To walk across the gorge at Niagara Falls once seems foolhardy, to do it 17 times seems like madness. Yet this was only one of Blondin’s impressive feats on the high wire.
Chevalier Blondin made his name crossing Niagara Gorge on a tightrope for the first time on 30 June 1859 on a rope 50 metres (160 feet) above the water, nearly half a kilometre (over quarter of a mile) long and just 7.5cm (three inches) in diameter. He had wanted to cross at the falls a kilometre upstream but the owner, fearing an accident, refused permission.
Blondin made several more crossings of Niagara, each one more daring than the last. He crossed it blindfold, pushing a wheelbarrow; once he carried a stove, stopped half way across and cooked himself an omelette, another time he crossed on stilts. In August 1859 he crossed the gorge with his manager Harry Colcord on his back.
According to legend Colcord claimed that the trip was truly terrifying with broken guy ropes causing the rope to swing violently and Colcord had to dismount half way across.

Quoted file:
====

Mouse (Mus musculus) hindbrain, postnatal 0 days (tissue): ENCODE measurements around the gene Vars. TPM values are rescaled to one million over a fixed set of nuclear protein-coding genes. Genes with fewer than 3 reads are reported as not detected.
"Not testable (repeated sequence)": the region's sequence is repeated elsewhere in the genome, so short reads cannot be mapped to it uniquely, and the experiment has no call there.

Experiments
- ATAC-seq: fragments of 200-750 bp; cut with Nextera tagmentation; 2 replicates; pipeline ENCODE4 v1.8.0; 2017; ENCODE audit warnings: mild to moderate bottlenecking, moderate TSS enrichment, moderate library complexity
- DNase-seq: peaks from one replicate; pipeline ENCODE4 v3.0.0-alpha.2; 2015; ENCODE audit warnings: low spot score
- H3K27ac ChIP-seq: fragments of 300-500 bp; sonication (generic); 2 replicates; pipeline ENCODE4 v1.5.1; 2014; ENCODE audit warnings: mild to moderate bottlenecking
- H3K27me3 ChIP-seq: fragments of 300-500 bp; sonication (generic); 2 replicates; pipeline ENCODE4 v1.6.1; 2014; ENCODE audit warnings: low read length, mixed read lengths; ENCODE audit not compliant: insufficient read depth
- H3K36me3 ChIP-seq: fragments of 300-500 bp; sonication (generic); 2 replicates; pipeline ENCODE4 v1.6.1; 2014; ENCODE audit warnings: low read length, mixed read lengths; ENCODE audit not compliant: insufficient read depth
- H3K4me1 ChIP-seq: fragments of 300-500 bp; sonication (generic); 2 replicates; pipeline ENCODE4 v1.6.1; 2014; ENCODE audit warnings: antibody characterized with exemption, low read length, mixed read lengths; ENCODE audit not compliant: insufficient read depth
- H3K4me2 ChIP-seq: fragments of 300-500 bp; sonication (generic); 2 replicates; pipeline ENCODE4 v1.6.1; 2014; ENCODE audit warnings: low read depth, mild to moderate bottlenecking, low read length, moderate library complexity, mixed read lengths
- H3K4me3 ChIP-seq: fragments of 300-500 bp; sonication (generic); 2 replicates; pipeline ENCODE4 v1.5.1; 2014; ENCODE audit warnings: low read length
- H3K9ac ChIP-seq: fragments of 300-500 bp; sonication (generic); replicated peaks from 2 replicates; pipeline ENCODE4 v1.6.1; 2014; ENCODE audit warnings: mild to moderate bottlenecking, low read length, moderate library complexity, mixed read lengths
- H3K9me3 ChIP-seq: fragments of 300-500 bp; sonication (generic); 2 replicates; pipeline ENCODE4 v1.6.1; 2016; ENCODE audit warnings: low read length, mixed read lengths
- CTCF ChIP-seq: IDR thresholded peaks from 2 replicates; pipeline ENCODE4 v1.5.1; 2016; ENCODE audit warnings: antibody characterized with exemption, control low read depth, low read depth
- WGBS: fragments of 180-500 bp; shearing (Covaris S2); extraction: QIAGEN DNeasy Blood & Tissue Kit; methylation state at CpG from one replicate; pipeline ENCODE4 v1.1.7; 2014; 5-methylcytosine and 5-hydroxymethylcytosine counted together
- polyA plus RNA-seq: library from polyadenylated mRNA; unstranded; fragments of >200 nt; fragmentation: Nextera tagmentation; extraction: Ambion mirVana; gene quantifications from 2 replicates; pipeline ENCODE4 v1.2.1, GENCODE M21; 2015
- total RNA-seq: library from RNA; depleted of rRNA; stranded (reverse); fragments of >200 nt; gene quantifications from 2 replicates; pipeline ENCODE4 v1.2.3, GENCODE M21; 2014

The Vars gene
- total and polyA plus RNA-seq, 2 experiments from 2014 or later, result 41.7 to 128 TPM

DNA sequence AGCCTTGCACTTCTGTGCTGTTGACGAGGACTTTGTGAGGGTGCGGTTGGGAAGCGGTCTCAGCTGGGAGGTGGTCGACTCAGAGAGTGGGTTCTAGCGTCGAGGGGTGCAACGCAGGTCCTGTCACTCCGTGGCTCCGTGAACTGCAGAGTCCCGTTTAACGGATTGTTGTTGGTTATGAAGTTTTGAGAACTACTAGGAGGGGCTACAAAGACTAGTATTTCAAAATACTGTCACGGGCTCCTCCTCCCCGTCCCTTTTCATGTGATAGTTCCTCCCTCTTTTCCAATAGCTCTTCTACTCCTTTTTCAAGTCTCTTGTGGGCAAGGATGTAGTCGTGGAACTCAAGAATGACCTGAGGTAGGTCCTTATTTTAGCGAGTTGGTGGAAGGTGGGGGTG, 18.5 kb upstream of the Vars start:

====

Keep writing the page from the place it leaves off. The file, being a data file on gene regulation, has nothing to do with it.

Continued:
In 1860 the Prince of Wales watched Blondin cross Niagara Gorge. He was asked if he would like to be carried on Blondin’s back for the return journey. He refused.
Blondin was born Jean Francçois Gravelet in France in 1824. He took the name Blondin from the owner of the circus in which he first worked. At the age of six his father, himself a tightrope-walker, sent him to the famous École de Gymnase in Lyon. He began performing at a young age and was known as ‘The Little Wonder’.
He travelled with the Ravel family of acrobats to America, appearing in New York as part of the American circus impresario Barnum’s Greatest Show on Earth.
Blondin appeared in the UK in 1861 at the Crystal Palace. Here he walked on a tightrope across the Centre Transept 55 metres (180 feet) above a concrete floor. His five year old daughter sat in a wheelbarrow, scattering rose petals on the crowd below. The press and audience were aghast at such obvious danger to a child and the Home Secretary intervened to stop him repeating the performance. Blondin altered his act to cook an omelette, turn somersaults and stilt walk across the rope instead.
Blondin was by now a very highly paid entertainer guaranteed to pull in the crowds. He was paid the enormous sum of £1,200 for twelve performances at the Crystal Palace. These were the talks of London and Charles Dickens proclaimed: ‘Half of London is here eager for some dreadful accident’.
Blondin toured to other venues around the country and was met by vast crowds in Birmingham, Sheffield, Edinburgh and Liverpool (where he pushed a lion strapped into his wheelbarrow across the tightrope, a feat which nearly ended in disaster when a guy rope became entangled around the barrow).
Performing until he was in his 70s he later developed a cycling act on the tightrope. He died in his villa at Northfields, Ealing in 1897, aged 75.